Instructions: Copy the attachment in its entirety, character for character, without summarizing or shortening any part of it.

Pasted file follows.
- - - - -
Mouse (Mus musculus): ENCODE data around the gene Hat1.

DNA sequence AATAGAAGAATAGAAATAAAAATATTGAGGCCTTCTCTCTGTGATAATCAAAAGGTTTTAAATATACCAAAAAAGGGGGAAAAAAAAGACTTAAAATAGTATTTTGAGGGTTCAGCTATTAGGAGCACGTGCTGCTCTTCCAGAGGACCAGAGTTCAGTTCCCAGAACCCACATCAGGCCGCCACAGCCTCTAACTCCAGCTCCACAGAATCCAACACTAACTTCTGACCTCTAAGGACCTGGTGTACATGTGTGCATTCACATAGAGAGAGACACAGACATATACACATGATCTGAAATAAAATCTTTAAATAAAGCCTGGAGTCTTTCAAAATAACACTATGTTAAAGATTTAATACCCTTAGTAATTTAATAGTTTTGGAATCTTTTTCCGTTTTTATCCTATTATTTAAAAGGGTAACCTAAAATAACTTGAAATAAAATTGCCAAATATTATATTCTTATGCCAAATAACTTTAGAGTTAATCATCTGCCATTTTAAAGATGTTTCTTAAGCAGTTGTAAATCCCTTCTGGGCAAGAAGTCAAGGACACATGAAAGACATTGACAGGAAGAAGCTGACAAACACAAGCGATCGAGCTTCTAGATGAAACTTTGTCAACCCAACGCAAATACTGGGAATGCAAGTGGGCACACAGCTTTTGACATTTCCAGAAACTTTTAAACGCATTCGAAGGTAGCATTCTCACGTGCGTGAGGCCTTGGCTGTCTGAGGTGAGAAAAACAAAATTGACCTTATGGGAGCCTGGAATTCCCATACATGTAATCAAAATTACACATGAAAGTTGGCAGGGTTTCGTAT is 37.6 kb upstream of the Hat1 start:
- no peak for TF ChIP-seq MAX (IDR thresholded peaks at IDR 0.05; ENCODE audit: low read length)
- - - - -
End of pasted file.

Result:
Mouse (Mus musculus): ENCODE data around the gene Hat1.

DNA sequence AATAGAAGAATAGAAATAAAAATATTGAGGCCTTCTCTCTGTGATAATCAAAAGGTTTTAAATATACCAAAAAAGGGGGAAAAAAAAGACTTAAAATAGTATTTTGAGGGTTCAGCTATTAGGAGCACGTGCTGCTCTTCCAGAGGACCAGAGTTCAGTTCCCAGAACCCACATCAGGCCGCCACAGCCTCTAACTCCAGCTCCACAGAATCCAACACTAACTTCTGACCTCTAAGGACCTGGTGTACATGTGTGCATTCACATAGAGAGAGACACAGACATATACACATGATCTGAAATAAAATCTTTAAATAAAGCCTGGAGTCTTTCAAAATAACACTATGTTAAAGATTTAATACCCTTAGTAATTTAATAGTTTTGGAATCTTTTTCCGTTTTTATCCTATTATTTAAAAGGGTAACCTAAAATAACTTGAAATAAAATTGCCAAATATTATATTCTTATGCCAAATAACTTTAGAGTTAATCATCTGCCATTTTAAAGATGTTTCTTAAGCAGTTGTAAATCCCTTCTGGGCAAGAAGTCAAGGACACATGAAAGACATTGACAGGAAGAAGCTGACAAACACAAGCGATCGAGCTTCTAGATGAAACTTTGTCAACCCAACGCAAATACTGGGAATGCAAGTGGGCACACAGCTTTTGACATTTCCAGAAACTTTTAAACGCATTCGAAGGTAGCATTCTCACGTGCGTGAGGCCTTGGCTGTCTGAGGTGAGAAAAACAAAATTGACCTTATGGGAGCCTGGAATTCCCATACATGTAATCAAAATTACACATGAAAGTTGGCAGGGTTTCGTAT is 37.6 kb upstream of the Hat1 start:
- no peak for TF ChIP-seq MAX (IDR thresholded peaks at IDR 0.05; ENCODE audit: low read length)